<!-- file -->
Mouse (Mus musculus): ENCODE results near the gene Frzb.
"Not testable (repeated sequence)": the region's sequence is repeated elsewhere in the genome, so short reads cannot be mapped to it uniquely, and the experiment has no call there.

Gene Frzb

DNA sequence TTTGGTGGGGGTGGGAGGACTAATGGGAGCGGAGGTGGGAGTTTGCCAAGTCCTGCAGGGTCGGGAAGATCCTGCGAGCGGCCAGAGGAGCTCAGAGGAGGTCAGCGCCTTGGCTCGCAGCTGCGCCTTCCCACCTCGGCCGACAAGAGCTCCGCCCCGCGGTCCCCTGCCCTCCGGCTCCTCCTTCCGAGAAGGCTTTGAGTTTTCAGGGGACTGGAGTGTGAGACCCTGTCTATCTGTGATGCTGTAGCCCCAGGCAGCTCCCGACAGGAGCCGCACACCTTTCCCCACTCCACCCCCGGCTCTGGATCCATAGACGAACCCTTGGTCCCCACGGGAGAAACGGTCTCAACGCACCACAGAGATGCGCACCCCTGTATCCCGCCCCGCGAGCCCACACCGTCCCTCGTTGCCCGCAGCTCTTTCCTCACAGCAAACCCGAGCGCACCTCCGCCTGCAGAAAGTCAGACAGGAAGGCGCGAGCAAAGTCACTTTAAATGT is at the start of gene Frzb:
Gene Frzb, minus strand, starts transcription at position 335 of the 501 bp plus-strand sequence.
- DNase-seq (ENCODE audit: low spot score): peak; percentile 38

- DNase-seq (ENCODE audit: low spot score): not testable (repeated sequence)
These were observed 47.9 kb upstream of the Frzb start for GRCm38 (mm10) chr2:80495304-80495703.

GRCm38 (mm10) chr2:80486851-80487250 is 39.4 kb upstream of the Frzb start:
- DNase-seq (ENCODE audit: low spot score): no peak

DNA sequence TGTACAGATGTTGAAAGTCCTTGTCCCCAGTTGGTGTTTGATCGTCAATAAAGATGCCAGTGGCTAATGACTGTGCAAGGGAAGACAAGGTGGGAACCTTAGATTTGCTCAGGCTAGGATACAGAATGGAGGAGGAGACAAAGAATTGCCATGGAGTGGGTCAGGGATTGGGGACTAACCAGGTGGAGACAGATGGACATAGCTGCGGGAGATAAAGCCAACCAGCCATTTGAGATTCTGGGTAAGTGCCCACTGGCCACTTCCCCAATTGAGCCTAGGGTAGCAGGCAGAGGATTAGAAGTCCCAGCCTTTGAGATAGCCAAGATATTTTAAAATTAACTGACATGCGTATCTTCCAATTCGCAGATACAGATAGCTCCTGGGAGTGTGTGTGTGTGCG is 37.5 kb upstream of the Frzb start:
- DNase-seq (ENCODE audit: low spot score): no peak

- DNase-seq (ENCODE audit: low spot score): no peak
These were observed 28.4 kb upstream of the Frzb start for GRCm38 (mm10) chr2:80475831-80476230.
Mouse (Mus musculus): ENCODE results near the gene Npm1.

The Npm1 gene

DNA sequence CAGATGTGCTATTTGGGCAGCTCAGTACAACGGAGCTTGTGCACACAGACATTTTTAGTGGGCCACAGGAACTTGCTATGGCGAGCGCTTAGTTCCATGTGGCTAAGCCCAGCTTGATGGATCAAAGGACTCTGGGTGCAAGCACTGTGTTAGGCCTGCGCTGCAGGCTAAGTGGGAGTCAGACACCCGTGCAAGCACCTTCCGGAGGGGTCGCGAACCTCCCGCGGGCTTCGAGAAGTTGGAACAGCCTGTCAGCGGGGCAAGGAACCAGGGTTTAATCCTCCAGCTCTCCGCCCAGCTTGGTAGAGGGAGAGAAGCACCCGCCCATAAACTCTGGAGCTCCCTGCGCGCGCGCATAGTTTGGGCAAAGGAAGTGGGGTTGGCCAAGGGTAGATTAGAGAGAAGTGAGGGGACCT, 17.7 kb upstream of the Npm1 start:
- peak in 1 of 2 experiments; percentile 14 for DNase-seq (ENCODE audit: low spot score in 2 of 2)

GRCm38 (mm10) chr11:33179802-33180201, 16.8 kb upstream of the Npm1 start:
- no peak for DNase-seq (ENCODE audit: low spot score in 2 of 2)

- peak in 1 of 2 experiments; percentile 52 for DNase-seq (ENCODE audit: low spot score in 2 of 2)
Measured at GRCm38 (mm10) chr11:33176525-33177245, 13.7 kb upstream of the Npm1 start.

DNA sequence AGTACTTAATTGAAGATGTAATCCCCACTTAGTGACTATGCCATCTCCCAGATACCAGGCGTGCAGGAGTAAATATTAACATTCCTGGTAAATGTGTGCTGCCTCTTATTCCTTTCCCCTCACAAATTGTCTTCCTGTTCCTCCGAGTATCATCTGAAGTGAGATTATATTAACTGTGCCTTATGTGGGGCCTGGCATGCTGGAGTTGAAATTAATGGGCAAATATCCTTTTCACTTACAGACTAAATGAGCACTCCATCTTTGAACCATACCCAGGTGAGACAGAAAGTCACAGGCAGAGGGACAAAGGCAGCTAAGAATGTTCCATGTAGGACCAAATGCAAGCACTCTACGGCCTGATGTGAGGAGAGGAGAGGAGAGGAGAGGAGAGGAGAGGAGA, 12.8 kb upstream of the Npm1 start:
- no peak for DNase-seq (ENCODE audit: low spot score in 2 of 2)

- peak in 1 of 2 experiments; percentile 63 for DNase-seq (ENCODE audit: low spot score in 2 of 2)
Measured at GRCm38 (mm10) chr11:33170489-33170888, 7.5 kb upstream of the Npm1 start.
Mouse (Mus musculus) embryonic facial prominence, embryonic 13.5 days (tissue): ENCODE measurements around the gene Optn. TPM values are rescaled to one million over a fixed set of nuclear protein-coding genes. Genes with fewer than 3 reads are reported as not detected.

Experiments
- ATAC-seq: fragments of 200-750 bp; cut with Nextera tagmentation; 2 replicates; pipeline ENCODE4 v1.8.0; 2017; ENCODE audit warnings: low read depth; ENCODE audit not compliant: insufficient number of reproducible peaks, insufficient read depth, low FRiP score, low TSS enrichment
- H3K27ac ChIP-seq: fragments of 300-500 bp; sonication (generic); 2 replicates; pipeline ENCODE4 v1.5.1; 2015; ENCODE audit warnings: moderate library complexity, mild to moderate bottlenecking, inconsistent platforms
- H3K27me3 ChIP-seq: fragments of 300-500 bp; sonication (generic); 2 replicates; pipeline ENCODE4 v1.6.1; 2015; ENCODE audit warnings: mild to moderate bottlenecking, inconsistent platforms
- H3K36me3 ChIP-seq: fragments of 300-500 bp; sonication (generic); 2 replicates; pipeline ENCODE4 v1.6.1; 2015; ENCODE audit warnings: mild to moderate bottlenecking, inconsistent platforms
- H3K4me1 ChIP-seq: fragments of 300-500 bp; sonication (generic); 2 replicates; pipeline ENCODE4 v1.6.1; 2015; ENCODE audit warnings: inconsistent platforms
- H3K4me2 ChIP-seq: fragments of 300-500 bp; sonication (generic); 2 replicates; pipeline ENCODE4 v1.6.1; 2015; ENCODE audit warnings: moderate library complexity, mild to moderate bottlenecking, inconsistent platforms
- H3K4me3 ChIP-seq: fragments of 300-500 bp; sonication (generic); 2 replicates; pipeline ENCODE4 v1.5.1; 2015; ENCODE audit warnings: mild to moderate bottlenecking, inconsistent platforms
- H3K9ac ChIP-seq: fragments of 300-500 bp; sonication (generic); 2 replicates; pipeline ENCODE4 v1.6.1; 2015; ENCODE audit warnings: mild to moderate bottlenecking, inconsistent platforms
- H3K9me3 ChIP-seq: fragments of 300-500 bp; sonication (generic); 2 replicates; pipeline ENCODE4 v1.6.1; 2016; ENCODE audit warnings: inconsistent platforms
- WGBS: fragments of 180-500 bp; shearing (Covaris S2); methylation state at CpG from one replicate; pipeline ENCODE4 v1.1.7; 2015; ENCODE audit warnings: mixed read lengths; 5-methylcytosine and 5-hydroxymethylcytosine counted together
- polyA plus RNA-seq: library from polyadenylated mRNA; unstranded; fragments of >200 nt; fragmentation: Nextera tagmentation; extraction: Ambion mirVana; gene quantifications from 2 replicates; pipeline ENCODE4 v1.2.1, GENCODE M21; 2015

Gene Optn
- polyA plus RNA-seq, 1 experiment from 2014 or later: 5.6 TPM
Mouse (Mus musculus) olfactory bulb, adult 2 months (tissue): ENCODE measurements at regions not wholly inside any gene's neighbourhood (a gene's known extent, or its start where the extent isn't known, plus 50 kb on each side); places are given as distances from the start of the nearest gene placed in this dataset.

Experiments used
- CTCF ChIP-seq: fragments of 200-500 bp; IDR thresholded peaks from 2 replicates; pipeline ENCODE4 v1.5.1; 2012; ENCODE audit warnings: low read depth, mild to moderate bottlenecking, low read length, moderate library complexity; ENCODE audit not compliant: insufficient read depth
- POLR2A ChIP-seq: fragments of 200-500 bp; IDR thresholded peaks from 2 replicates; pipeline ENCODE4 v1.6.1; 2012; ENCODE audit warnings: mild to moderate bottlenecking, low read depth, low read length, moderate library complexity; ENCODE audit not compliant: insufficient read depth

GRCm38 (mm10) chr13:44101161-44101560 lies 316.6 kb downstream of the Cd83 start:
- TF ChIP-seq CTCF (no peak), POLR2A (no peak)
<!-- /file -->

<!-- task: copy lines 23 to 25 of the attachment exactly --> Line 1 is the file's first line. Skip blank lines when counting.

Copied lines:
DNA sequence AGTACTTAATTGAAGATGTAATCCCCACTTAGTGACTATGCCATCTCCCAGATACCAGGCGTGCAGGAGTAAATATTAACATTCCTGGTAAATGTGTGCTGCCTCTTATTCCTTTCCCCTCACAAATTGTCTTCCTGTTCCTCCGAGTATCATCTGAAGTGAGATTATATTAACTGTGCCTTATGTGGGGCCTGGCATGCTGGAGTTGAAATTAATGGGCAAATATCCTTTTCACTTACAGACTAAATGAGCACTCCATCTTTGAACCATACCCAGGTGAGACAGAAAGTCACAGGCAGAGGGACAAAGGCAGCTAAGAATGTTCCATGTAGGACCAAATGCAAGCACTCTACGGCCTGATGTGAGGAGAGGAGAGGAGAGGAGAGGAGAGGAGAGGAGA, 12.8 kb upstream of the Npm1 start:
- no peak for DNase-seq (ENCODE audit: low spot score in 2 of 2)

- peak in 1 of 2 experiments; percentile 63 for DNase-seq (ENCODE audit: low spot score in 2 of 2)